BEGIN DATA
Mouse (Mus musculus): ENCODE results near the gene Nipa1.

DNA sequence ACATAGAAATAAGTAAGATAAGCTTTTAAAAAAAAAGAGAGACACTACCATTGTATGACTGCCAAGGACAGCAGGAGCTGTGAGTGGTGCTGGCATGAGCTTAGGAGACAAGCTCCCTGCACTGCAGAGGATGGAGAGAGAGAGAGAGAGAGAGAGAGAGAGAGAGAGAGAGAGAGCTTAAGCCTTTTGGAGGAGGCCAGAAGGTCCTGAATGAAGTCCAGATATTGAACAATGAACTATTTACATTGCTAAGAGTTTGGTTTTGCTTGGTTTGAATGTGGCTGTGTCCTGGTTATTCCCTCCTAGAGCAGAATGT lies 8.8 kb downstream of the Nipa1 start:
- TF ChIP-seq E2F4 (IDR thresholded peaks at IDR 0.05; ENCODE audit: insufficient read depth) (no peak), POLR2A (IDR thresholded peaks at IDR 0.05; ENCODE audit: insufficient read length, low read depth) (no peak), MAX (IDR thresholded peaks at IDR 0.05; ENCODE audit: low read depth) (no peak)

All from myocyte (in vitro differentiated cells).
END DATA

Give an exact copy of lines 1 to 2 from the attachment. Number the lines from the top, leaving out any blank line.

Mouse (Mus musculus): ENCODE results near the gene Nipa1.

DNA sequence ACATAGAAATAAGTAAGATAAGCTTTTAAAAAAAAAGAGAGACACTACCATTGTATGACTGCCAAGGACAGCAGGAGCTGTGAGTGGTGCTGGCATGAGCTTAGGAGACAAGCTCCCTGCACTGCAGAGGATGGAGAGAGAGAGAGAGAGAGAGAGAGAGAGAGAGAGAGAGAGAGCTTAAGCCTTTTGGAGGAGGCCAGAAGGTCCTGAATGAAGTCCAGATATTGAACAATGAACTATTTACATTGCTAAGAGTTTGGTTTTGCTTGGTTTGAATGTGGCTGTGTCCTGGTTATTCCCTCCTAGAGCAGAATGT lies 8.8 kb downstream of the Nipa1 start: